July 1, 2012
Last Sunday, we saw Jesus and his disciples crossing the lake from Jewish territory to Gentile territory. This week, he is back on the Jewish side of the lake and the two healings that take place are significant precisely because they involve Jews.
The contrast between these two stories couldn’t be more striking. This is a favorite technique of Mark’s, to tell a story within a story. In doing so, he presents us with two very different sets of characters, two very different healings, and in those contrasts, hopes we will learn something new about Jesus.
Jesus and his disciples are walking along. They have returned from their visit to the other side of the lake, a journey we saw them on last week. As they go, they encounter Jairus, a ruler of the synagogue, who implores Jesus to come and heal his sick 12-year old daughter. And so they go.
But before they can get very far, Jesus has another encounter. He hardly notices it, only because he senses power going out from him does he realize that someone has come to him. It’s a woman. She’s been suffering from hemorrhages of blood for twelve years. That makes her ritually impure, and contagious to those she encounters. And she’s tried everything, doctors, quack cures. This is her last, desperate, grasping at straws, attempt to be healed. So she sneaks in through the crowd, touches Jesus’ cloak, and is healed.
When Jesus asks, “who touched me” his disciples respond with ridicule. There’s a crowd pressing around, how can we know, why are you worried about having been touched in the jostling? But Jesus persists, and the woman, in fear and trembling, comes clean. The contrast between the boldness of her actions in seeking healing and her response when challenged by Jesus is striking. In fear and trembling, she falls down at his feet, and “told him the whole truth.” Jesus comforts her: “Daughter, your faith has made you well, go in peace.”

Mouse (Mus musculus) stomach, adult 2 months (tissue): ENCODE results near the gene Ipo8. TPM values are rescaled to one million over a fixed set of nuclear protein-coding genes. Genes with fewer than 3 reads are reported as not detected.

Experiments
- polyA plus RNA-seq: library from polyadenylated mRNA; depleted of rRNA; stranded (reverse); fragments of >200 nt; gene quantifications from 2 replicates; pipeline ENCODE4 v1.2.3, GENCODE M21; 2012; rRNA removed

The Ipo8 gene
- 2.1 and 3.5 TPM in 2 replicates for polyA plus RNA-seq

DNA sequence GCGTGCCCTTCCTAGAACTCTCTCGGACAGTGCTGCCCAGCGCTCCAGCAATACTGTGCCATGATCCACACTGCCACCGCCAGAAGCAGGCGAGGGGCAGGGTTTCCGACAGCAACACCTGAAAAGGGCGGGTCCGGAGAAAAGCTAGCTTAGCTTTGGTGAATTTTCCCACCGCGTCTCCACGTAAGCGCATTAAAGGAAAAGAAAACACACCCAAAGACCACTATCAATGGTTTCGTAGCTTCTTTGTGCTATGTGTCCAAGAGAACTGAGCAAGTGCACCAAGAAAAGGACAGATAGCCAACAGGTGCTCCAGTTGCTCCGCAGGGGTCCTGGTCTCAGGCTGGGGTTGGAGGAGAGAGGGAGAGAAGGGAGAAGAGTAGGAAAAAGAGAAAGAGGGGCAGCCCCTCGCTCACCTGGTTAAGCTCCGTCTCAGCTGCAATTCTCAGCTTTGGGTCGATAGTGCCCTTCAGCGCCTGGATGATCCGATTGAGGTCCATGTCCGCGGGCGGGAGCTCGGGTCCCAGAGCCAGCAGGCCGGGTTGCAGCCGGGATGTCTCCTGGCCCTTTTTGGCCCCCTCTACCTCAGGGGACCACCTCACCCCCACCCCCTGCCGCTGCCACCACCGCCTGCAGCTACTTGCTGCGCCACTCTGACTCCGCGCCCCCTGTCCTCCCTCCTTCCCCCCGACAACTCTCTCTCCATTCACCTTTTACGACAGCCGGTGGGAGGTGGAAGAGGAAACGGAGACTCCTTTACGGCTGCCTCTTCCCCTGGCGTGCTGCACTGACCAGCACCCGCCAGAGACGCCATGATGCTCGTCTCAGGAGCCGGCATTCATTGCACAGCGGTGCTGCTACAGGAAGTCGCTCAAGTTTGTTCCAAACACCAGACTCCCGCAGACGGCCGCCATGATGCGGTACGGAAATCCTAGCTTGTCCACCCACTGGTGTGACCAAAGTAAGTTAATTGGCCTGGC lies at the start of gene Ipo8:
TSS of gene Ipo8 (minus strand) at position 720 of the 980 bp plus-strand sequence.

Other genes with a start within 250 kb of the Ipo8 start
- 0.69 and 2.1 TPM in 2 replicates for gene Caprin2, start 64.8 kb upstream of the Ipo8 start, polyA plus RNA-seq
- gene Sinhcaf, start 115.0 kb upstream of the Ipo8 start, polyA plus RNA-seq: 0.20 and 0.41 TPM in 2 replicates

As soon as the woman leaves, messengers from Jairus arrive to tell Jesus that there’s no point in continuing on to Jairus’ home. The girl has died. But Jesus persists, telling him, “Do not fear, only believe.” When they arrive, they are greeted by another crowd. This time, instead of jostling for position, the crowd is weeping and wailing, mourning the girl’s death. Jesus takes his closest disciples with him, Jairus’ family, too, and enters the sickroom. This time, instead of being touched by the one who would be healed, Jesus reaches out his hand to touch her. He tells her, get up. She does, restored to life and to her family.
There’s a lot that could be said about these two healing stories. They are about Jesus’ power to heal and give life to people. But they are also about something else. The ruler of the synagogue who comes pleading to Jesus could be contrasted with the woman whose hemorrhaging of blood has made her unclean for twelve years, barred from entering the temple. The ruler can expect Jesus to pay attention. He could approach as an equal but he doesn’t. Instead, he bows at Jesus’ feet, begging him to help. The woman, on the other hand, sneaks up to Jesus. She doesn’t dare confront him. Instead, it’s enough to touch his garment. But when Jesus notices her, like Jairus, she bows in deference, fear and trembling.